Violence and abuse

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  • Learning behavioral science is an important part of becoming physicians.More and more, professional and accrediting organizations are explicitly endorsing the necessity of physicians being skilled and well trained in these areas.

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  • n the Democratic Republic of Congo (DRC), tens of thousands of girls and women have suffered horrific acts of sexual violence. The government army is one of the main perpetrators. Commanders, even when confronted with abuses, have frequently failed to stop sexual violence and may themselves be guilty of war crimes or crimes against humanity as a consequence. In this report, Human Rights Watch looks at sexual violence committed by the army and more specifically the 14th brigade whose case illustrates the failure to enforce respect for humanitarian law.

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  • Health care workers have the opportunity and the obligation to identify, treat, and educate women who are being abused. Health care institutions can make significant contributions to addressing violence against women by supporting clinicians and clients. Developing and institutionalizing national health-sector policies, protocols, and norms about violence call attention to the problem of gender-based violence, and help ensure quality care for survivors of abuse. This Outlook issue focuses on the reproductive health consequences of violence against women.

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  • At the start of the 21st century, the learning potential of significant numbers of children and young people in every country in the world is compromised. Hunger, malnutrition, micronutrient deficiencies, parasite infections, drug and alcohol abuse, violence and injury, early and unintended pregnancy, and infection with HIV and other sexually transmitted infections threaten the health and lives of children and youth (UNESCO, 2001). Yet these conditions and behaviours can be improved.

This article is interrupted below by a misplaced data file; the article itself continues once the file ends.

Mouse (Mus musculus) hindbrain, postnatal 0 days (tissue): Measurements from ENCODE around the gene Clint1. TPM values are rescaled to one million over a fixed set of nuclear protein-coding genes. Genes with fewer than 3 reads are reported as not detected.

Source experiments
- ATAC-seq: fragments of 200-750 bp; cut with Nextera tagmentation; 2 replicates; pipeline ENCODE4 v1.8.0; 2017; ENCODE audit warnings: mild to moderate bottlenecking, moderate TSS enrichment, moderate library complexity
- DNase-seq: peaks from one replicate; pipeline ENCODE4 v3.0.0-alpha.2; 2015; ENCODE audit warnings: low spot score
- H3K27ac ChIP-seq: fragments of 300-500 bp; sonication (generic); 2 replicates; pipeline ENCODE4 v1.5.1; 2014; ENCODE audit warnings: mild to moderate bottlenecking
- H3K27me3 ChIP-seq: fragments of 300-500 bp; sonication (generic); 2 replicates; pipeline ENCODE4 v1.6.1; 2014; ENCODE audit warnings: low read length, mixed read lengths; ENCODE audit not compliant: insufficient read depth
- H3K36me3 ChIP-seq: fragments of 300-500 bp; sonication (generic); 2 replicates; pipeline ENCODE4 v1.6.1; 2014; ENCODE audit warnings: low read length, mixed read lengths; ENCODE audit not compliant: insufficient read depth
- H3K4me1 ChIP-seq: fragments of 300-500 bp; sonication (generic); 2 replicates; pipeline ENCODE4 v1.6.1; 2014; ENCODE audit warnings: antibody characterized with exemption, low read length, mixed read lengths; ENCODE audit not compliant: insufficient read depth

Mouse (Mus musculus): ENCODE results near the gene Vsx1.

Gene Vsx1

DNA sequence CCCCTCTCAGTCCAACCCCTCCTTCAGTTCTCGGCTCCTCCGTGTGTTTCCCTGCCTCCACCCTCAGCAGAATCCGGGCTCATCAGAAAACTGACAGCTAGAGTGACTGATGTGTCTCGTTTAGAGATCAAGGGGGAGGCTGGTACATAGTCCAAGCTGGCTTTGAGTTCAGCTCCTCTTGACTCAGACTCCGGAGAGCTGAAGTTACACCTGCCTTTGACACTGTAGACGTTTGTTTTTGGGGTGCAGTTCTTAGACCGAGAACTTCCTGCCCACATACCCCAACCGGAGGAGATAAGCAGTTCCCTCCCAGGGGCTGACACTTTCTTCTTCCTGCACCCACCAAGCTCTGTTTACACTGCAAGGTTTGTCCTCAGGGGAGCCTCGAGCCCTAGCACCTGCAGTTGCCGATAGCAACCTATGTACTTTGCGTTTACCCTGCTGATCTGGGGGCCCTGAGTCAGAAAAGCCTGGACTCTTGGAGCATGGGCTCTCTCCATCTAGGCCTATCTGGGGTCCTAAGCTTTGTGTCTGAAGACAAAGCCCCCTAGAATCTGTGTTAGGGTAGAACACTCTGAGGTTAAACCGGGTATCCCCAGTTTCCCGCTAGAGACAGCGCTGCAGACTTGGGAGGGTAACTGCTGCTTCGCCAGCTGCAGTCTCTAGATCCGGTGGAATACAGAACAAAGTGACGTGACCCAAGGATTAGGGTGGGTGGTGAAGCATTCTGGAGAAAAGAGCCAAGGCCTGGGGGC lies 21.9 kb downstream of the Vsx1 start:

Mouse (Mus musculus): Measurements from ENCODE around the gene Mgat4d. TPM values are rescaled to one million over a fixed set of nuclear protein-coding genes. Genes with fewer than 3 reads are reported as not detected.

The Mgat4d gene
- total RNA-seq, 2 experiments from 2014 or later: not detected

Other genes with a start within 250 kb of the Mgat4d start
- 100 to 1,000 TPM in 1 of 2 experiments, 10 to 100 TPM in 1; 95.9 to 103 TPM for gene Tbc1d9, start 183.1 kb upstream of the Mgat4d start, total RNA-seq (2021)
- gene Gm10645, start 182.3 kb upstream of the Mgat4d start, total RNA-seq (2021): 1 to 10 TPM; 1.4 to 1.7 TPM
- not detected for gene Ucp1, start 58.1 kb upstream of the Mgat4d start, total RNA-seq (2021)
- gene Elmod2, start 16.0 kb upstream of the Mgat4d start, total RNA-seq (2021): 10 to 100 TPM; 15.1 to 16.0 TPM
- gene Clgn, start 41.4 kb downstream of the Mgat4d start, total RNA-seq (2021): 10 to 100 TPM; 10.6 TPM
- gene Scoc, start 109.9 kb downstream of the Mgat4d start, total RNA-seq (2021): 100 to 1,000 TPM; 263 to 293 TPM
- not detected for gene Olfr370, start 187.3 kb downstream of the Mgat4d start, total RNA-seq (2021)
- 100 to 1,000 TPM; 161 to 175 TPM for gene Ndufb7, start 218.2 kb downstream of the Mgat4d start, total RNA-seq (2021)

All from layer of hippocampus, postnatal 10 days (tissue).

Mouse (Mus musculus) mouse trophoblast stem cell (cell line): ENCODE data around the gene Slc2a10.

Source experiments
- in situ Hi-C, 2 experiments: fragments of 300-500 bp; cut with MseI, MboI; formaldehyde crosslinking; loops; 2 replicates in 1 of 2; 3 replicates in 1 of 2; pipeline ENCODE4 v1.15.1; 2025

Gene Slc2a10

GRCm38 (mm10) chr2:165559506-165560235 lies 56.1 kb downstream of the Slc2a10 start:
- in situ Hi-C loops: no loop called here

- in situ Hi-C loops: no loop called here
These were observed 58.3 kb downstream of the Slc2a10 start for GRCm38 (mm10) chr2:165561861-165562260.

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  • I am writing this Foreword in my role as the founding editor of the new Springer Series on Family Violence and editor of Volume I in the series entitled Battered Women and Their Families: Interven- tion Strategies and Treatment Programs, 2nd edition (1998).

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  • Thea Brown is Professor of Social Work and Director of the Family Violence and Family Court Research Program at Monash University. She has served on Family Court committees and on the Commonwealth Family Law Pathways Advisory Group. Dr Renata Alexander is Senior Lecturer in Law at Monash University and a member of the Victorian Bar. She was Deputy Registrar in the Family Court and is the author of Domestic Violence in Australia, 3rd edition. ..THEA BROWN RENATA ALEXANDER Understanding the issues facing human service and legal professionals .

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  • It is clear from the pages that follow that the physical abuse of one individual by another, or by both individuals of each other, is an integral component of some intimate relationships, perhaps many intimate relationships. This book is not about the violence as much as it is a reflection on our responses to—or our lack of responses to—that violation of physical integrity and the accompanying emotional and mental trauma. As these next pages indicate, we all too often fail to recognize the signs of physical violence.